- Roche on Tuesday bought the rest of Foundation Medicine, a company that collects genetic data from samples of cancer tissue or blood, for $2.4 billion.
- Roche had held a majority stake in the company, and the deal values Foundation at $5.3 billion.
- In February, Roche scooped up Flatiron Health, another company gathering cancer data that often works with Foundation, for $1.9 billion.
Roche just made another big bet on cancer data.
On Tuesday, the Swiss pharma giant acquired the rest of Foundation Medicine, a company that sequences the genetics of a person’s tumor, for $2.4 billion.
Roche had held a majority stake in the company, and the deal values Foundation at $5.3 billion, a 29% premium to where Foundation’s stock closed on Monday. Foundation was up 28% in pre-market trading Tuesday.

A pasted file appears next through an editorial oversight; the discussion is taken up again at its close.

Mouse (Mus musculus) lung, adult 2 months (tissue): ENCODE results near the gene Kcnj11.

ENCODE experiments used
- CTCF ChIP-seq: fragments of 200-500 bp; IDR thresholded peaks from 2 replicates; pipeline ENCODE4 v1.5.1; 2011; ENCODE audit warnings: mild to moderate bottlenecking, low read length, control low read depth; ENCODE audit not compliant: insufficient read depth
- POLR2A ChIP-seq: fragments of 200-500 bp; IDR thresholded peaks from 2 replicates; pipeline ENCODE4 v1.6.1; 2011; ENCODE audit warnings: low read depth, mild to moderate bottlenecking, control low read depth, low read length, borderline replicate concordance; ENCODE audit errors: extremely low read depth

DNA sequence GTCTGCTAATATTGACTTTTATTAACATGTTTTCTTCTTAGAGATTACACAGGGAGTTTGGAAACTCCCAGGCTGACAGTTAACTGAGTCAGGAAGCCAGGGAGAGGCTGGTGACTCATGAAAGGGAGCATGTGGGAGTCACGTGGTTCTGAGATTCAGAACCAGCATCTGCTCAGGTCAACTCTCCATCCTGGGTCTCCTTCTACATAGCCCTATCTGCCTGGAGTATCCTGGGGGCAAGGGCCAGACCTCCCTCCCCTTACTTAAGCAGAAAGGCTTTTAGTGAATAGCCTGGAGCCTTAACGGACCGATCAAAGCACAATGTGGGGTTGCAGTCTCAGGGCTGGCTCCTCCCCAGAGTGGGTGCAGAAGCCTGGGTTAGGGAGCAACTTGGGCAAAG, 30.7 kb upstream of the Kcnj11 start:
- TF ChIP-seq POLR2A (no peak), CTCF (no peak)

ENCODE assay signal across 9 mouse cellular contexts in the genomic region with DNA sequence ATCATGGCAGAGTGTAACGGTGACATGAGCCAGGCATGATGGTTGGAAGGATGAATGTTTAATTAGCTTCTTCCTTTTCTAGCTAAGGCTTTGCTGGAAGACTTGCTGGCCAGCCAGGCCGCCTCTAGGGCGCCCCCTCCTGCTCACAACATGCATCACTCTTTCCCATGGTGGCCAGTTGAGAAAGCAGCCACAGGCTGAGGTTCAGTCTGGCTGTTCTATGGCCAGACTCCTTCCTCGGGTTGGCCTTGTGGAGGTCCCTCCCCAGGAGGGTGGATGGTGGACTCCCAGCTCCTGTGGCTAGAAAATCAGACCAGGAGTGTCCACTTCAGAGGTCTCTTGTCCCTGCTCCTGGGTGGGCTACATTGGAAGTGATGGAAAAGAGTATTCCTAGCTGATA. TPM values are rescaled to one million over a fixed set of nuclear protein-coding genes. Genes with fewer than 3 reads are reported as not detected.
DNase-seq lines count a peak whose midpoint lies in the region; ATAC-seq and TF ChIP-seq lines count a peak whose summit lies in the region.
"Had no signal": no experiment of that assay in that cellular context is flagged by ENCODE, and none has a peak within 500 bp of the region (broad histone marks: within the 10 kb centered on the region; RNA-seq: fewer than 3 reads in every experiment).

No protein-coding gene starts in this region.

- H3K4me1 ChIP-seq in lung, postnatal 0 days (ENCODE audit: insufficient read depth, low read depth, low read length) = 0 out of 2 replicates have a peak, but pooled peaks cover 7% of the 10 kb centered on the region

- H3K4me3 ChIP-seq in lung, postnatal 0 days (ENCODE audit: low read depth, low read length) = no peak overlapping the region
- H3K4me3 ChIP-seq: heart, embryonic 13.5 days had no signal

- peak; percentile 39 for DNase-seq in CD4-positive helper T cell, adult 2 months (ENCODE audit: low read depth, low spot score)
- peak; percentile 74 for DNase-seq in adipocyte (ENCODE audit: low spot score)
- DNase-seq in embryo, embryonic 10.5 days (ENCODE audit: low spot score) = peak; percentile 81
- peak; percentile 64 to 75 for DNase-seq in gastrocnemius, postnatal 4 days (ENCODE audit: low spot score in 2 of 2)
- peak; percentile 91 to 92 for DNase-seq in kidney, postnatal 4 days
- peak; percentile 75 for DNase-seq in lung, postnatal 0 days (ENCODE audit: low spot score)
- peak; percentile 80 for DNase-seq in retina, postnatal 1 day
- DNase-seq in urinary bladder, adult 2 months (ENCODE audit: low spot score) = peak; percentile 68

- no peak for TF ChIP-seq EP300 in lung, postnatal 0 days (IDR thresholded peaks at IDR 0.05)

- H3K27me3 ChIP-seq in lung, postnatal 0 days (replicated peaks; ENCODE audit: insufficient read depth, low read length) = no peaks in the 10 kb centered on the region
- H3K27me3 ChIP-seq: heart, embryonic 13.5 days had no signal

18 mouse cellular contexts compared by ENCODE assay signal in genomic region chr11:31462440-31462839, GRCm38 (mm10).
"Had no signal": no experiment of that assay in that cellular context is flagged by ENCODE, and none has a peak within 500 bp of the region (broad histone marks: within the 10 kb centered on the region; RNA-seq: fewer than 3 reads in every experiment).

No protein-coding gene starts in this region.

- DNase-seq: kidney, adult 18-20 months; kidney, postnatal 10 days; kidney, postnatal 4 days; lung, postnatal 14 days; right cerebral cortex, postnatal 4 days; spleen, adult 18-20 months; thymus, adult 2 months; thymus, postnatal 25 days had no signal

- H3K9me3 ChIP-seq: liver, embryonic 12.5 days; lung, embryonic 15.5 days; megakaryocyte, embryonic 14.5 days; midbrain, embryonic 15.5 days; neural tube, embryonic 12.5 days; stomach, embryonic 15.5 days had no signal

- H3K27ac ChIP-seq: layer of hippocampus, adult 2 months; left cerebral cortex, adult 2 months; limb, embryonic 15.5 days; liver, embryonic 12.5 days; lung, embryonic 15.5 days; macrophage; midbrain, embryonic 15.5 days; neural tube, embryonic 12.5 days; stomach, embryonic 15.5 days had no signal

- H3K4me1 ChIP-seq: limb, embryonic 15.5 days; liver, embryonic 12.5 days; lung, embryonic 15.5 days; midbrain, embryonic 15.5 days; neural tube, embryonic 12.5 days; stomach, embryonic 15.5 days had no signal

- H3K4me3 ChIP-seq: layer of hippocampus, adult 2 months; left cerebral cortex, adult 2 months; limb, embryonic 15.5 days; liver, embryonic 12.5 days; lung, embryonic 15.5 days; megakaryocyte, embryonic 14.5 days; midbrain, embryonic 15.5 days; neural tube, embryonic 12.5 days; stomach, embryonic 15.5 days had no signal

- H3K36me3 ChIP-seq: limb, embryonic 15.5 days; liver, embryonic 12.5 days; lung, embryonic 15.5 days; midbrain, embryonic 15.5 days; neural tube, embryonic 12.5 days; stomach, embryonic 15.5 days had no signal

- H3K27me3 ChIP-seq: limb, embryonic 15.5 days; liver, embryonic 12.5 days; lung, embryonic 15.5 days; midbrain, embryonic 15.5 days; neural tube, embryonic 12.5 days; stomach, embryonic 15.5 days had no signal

It’s the second cancer-data-related deal Roche has done in 2018. In February, Roche paid $1.9 billion for the New York-based healthcare technology startup Flatiron Health, which collects clinical data from cancer patients – such as what medications patients have taken and how they have responded to them.
In addition to its tumor-sequencing tests for patients, Foundation Medicine has been work with pharmaceutical companies to create tests that could help better predict whether a person responds to a particular cancer treatment know as immunotherapy. As part of the deal, Foundation will continue to operate independently, Roche said.
“Joining forces with Roche as an independent operating company allows Foundation Medicine to continue its collaboration with Roche, as well as our biopharma partners, to drive ubiquitous access to CGP testing and innovative data services,” Foundation CEO Troy Cox said in a news release.
Flatiron and Foundation, which had both been backed by Roche prior to acquisition, had teamed up most recently in 2016 to launch a health database filled with information from 20,000 people, both clinically and genetically.